The #firstsevenjobs of two of LaBarge Weinstein’s co-founding partners
If you’ve spent any time on Twitter lately, you may have noticed people, from astronauts to Pulitzer Prize winners, have been recounting their younger days through the hashtag #firstsevenjobs (or #first7jobs if the extra characters are needed.) It’s not been limited to those with celebrity status; a variety of people from all across the globe have weighed in, sharing what takes up the first slots on their resumes.
It’s a fascinating look back at the paths people take and how they ended up where they did. Did childhood dreams of being a doctor pan out? Did a career path inspired by Indiana Jones transpire into a life of archaeological digs?
When LaBarge Weinstein LLP began in 1997, its founders had great experience in the legal field. But what did they do before then? Two of the co-founding partners – Paul LaBarge and Debbie Weinstein– take a look back with their own #firstsevenjobs memories.
1. The Gazette newspaper – newspaper delivery boy (age: 12 to 15)
2. Knippel Nursery – landscaping labourer (age: 16 to 18, in the summers)
3. Iron Ore Company of Canada – construction (age: 19, summer)
4. Dofasco Steel Company of Canada – economic analyst (age: 20, summer)
5. McDonald Connolly – barristers and solicitors – Law student (age: 21 to 22)
6. Honeywell Wotherspoon – articling student and lawyer (age: 23 to 28)
7. Esso Resources Canada Limited – corporate counsel (age: 28 to 31)
1. I filled in OHIP payment invoices by hand for a medical lab in Toronto each summer. (It was my uncle’s medical lab.) I loved making money to go to the diner on Bloor and Spadina every lunch and eat at the counter. I was also on the track team so I would go to the UofT track field on Bloor Street and work out during some lunch breaks or after school. I took the subway and bus each way and loved the freedom and independence. (Age: 13 to 15)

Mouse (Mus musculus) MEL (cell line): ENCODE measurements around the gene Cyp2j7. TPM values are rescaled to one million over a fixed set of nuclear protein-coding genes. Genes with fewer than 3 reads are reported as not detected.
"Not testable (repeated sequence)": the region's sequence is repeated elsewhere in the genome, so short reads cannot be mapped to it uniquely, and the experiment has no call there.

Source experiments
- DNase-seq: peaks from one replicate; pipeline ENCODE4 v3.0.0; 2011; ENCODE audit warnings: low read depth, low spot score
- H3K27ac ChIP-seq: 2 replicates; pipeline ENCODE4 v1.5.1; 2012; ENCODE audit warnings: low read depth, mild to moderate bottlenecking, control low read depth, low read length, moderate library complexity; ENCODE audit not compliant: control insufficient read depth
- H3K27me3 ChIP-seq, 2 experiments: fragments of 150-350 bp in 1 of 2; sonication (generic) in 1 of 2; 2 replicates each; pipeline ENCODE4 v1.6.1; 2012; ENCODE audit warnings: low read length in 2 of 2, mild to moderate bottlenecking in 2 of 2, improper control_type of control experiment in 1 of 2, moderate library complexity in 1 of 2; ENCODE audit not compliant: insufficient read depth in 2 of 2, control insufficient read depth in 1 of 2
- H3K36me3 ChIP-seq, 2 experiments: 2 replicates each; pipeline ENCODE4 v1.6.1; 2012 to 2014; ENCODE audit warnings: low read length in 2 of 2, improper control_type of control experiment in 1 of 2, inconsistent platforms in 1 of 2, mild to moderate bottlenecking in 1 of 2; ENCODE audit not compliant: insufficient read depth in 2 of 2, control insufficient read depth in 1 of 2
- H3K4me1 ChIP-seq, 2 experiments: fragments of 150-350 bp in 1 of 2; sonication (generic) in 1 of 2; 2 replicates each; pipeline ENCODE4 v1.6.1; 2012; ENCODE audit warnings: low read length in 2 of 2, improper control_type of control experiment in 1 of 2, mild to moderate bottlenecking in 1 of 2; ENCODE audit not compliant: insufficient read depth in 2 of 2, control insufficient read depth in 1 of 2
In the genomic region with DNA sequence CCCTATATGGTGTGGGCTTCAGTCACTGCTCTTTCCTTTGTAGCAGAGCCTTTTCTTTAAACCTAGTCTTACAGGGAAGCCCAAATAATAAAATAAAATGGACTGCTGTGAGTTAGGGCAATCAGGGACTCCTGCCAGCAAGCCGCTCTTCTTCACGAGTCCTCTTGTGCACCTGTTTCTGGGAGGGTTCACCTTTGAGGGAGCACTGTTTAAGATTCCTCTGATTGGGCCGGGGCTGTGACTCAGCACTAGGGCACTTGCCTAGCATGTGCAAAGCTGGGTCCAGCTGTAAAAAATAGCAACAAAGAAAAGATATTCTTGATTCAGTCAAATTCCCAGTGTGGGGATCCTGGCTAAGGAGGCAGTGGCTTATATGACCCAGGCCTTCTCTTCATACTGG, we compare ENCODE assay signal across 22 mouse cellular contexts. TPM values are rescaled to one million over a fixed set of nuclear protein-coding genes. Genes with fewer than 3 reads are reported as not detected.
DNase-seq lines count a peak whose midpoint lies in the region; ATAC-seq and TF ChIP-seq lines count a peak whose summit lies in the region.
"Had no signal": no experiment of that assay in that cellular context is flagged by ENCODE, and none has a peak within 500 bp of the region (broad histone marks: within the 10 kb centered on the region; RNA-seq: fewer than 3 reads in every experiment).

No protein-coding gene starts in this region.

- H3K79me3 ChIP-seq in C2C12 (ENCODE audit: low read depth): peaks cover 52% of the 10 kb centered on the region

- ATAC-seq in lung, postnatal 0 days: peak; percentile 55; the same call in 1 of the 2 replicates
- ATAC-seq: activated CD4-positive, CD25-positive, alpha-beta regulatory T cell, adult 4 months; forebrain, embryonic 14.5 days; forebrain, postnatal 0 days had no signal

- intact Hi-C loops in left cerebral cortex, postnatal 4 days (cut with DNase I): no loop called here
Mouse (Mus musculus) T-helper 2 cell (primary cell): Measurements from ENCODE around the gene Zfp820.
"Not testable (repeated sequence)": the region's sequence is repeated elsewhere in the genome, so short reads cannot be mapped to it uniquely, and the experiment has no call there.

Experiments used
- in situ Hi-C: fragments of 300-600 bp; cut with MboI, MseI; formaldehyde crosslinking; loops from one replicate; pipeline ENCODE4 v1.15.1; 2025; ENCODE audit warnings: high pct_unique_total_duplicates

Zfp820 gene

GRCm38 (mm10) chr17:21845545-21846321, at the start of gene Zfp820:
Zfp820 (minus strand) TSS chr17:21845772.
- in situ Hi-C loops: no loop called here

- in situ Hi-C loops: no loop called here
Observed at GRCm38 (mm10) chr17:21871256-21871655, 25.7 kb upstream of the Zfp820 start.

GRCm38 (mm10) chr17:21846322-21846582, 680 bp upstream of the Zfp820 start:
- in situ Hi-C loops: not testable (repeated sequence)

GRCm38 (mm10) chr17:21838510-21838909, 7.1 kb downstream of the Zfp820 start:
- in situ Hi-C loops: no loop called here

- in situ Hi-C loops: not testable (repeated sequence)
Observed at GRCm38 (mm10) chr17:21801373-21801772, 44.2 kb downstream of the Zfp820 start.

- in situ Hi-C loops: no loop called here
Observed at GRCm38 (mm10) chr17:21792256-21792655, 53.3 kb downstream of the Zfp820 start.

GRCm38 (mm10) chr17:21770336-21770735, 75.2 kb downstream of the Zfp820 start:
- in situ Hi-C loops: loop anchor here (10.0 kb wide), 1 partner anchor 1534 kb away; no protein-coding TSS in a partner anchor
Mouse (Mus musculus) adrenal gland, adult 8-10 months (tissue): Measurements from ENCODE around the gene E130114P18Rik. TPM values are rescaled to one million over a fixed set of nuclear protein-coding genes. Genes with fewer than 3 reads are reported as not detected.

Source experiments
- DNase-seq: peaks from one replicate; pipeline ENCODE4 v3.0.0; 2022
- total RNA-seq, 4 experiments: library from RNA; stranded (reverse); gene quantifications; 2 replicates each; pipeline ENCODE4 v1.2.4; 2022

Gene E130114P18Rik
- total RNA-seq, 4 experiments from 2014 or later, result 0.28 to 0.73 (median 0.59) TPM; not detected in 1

2. I was a summer car courier for a company that had silent shoppers to ensure no theft by the cashiers or returned goods. (Age: 16)
3. During a Canada Postal strike and Ontario teachers’ strike one fall, I was a courier for a number of my friends’ parents’ companies including a radiator company. I delivered bills and picked up cheques. (Age: 16)
4. I worked at the Canadian National Exhibition evening shift in a Beasley under over betting game. (Age: 17)
5. I was a car courier in Toronto. I made great money then. (Age: 17 to 20)
6. Summer law student at Blake Cassels. (Age: 21)
7. Prosecutor at Old City Hall in Toronto in the summers. I prosecuted moving vehicle violations: e. – traffic ticket Crown!
Bonus: Best job: A courier in my mom’s 1975 Pontiac Astre, with a small TV to watch soap operas when I wasn’t picking up deliveries, and eating McDonalds and getting lots of yellow parking tickets. The worst part of that job: no receptionist would ever look me in the eye and make real contact. Lesson learned: every job has a person behind the service. Be nice to all workers regardless of how menial it may seem.
Wondering about those first jobs of astronauts and award winners?
Now Global Space Statesman!
— Buzz Aldrin (@TheRealBuzz) August 7, 2016
Lin-Manuel Miranda, award-winning creator of the Broadway sensation Hamilton:
Slushee machine at my aunt’s store
Intern for WNET
Drawing 1 model
Community paper writer
— Lin-Manuel Miranda (@Lin_Manuel) August 7, 2016
What were your #firstsevenjobs? Post your list below.